Before you answer - factor in whether you would rather coach a team with wealthy parents or low income parents.
Last week, I got the following note from a paid baseball coach for a U12 select team in a wealthy east coast town.
"I wanted to drop you a note and thank you for putting together the information on the Cooperstown Dreams Park.
This is my first trip to Cooperstown that also coincides with my first job coaching at the 12U level after several years as a high school coach.
I coach in a VERY wealthy east coast town where the talent does not always rise to the level of the parents expectations or perceptions. The expectations are high, because there is a misunderstanding that money spent should correlate to success on the field.
I gained most of my coaching experience at a low-income high school within an impoverished town. Getting a well-paying baseball job was both a blessing and a curse. The money is good, but the talent isn't quite there in this town. The facilities are great, but the parents are very demanding.
When I coached high school, we were lucky to have one or two parents that came to every game. The parents for team I currently coach are hyper-involved. They not only do they come to every game and practice, but they also send emails and call regularly.
Your comprehensive Cooperstown Dreams Park guide will practically ensure me a fantastic, well-prepared trip. This is very important, because if I'm NOT going to win many games, I have to be exceedingly organized and prepared in order to retain my employment.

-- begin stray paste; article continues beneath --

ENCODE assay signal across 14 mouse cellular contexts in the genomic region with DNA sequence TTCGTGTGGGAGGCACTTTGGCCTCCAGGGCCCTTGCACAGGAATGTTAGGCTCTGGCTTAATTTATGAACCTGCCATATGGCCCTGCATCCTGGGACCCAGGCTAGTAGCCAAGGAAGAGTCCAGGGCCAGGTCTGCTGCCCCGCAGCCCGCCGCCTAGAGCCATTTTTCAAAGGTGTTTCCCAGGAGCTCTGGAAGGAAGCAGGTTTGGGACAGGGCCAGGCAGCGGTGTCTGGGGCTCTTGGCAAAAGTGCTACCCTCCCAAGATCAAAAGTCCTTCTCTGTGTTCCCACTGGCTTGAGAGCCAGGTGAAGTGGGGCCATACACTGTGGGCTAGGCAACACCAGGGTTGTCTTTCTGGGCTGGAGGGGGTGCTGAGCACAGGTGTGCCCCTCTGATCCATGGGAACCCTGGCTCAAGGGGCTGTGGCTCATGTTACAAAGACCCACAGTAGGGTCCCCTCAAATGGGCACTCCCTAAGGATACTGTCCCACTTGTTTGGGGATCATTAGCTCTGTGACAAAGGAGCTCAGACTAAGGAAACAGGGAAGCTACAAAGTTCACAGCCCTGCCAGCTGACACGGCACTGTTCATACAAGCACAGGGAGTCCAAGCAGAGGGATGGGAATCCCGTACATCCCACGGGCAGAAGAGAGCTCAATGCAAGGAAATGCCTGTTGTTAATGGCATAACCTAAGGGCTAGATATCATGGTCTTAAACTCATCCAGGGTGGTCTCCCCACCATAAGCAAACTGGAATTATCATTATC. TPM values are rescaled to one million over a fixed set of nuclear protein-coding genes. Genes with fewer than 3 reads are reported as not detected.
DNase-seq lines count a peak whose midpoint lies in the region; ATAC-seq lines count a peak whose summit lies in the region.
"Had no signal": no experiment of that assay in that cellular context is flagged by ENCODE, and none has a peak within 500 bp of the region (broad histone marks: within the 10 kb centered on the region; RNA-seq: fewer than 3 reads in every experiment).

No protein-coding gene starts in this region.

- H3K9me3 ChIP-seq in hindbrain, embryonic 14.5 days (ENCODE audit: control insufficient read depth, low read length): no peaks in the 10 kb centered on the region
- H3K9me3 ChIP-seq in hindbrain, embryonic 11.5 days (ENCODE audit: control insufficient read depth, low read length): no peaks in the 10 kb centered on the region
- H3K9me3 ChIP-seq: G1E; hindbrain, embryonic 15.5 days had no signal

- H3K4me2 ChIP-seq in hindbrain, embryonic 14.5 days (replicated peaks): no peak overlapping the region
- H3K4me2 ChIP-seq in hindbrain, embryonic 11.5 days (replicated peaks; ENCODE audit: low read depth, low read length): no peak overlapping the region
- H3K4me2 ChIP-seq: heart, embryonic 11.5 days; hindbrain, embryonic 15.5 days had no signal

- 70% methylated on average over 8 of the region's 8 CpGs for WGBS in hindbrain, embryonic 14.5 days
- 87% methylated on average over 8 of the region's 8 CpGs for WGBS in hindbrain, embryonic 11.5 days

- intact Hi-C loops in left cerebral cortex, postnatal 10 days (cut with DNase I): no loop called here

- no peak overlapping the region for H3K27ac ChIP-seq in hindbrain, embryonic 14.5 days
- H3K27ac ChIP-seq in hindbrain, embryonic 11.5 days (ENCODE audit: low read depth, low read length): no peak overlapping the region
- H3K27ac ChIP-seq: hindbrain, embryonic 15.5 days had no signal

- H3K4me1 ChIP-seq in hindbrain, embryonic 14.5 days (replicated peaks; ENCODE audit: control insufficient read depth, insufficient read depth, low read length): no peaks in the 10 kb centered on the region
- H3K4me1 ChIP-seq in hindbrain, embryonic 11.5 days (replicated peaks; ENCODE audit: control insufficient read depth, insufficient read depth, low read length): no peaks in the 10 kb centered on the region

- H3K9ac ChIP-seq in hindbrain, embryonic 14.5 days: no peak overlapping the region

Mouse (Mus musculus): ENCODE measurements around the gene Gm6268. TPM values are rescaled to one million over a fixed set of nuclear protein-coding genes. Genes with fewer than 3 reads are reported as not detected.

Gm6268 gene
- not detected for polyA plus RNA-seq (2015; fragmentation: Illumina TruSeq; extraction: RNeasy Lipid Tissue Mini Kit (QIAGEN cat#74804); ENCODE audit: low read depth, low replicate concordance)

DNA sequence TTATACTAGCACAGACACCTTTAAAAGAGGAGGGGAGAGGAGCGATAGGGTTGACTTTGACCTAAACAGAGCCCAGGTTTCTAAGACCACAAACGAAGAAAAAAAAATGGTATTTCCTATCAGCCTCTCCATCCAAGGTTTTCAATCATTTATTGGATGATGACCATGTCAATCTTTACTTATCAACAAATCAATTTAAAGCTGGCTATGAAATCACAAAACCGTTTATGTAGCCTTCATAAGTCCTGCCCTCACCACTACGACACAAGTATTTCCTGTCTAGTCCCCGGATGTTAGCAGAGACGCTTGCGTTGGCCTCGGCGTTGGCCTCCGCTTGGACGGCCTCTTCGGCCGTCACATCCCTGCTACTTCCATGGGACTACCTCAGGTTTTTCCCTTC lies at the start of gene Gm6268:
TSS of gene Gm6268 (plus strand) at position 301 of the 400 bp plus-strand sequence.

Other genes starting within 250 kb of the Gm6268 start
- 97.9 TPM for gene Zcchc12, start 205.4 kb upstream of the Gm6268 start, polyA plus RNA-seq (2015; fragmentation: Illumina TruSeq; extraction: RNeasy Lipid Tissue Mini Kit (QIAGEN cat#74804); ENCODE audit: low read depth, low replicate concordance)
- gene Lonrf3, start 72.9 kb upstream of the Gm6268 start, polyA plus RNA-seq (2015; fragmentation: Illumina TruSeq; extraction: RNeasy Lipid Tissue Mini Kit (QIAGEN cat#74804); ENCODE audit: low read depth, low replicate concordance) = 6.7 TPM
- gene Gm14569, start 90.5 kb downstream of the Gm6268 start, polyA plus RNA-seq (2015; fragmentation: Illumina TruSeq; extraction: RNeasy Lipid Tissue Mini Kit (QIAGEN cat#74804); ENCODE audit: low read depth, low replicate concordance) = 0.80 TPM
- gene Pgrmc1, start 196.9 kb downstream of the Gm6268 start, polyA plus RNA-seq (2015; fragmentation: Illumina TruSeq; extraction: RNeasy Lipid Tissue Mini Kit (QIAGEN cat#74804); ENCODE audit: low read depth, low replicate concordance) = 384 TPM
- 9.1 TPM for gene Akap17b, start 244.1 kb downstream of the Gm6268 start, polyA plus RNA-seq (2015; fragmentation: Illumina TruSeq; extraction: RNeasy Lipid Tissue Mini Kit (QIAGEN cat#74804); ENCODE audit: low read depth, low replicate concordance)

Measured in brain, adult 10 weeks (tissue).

After I stumbled upon the Cooperstown information on your blog, I began reading some of the stuff on the rest of the site. I really enjoy reading the perspective of a pragmatic, involved parent who is sympathetic to the view point of a coach who is often placed in precarious situations.
I look forward to reading more. Let me know if you ever need the opinion of a young, lower middle class paid coach in a very upper class town."
The Main Point
1. Un-involved parents make me sad.
2. Over-involved parents, the ones who complain to coaches all the time, make me mad.
3. Parent coaches often turn out bad.
4. My son's very talented team just that broke up because of points 2 and 3, so a paid coach without any family ties is what I wish my son's previous team had.
I am not sure rich or poor matters when it comes to youth sports parents. I have seen the good, the bad and the ugly from both.